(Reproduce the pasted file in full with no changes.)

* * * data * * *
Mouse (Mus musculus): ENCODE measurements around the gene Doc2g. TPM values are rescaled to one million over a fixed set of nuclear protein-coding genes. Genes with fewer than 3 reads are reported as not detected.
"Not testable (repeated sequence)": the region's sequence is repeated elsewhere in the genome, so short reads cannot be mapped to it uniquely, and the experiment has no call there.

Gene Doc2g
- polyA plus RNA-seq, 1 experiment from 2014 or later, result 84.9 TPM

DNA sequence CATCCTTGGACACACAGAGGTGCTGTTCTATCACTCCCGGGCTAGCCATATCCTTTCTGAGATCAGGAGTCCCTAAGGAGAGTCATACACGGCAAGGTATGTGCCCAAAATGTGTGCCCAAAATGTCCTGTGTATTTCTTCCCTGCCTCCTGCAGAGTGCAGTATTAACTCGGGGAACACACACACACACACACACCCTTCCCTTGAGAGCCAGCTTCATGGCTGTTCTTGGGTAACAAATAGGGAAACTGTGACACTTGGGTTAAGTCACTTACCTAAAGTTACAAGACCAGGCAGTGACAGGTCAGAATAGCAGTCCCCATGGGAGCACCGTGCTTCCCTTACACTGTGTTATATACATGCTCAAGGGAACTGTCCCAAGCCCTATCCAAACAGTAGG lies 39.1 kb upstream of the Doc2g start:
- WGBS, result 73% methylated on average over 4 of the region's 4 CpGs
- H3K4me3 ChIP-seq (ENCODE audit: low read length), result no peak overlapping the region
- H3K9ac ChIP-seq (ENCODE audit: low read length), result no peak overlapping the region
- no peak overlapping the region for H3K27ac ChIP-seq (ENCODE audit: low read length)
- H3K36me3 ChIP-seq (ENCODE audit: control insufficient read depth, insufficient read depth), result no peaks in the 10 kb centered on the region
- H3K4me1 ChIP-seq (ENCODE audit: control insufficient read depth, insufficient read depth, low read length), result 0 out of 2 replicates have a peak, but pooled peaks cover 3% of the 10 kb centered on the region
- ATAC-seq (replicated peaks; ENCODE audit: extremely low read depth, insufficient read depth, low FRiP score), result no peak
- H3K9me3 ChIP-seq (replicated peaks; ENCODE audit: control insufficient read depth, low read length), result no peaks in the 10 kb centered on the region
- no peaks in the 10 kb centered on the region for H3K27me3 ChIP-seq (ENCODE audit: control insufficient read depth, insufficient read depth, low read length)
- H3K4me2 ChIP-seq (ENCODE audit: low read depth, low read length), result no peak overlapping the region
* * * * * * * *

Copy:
Mouse (Mus musculus): ENCODE measurements around the gene Doc2g. TPM values are rescaled to one million over a fixed set of nuclear protein-coding genes. Genes with fewer than 3 reads are reported as not detected.
"Not testable (repeated sequence)": the region's sequence is repeated elsewhere in the genome, so short reads cannot be mapped to it uniquely, and the experiment has no call there.

Gene Doc2g
- polyA plus RNA-seq, 1 experiment from 2014 or later, result 84.9 TPM

DNA sequence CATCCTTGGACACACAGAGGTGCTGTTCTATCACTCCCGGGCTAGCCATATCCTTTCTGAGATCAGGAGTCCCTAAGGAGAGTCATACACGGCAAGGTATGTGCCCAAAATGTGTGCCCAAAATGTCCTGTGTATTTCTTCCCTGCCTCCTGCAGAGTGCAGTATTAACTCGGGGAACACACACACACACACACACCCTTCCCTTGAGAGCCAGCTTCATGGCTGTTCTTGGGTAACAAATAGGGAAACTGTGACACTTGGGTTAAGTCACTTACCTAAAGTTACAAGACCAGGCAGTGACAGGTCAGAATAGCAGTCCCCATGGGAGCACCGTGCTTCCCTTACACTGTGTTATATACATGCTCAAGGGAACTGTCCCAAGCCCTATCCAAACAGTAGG lies 39.1 kb upstream of the Doc2g start:
- WGBS, result 73% methylated on average over 4 of the region's 4 CpGs
- H3K4me3 ChIP-seq (ENCODE audit: low read length), result no peak overlapping the region
- H3K9ac ChIP-seq (ENCODE audit: low read length), result no peak overlapping the region
- no peak overlapping the region for H3K27ac ChIP-seq (ENCODE audit: low read length)
- H3K36me3 ChIP-seq (ENCODE audit: control insufficient read depth, insufficient read depth), result no peaks in the 10 kb centered on the region
- H3K4me1 ChIP-seq (ENCODE audit: control insufficient read depth, insufficient read depth, low read length), result 0 out of 2 replicates have a peak, but pooled peaks cover 3% of the 10 kb centered on the region
- ATAC-seq (replicated peaks; ENCODE audit: extremely low read depth, insufficient read depth, low FRiP score), result no peak
- H3K9me3 ChIP-seq (replicated peaks; ENCODE audit: control insufficient read depth, low read length), result no peaks in the 10 kb centered on the region
- no peaks in the 10 kb centered on the region for H3K27me3 ChIP-seq (ENCODE audit: control insufficient read depth, insufficient read depth, low read length)
- H3K4me2 ChIP-seq (ENCODE audit: low read depth, low read length), result no peak overlapping the region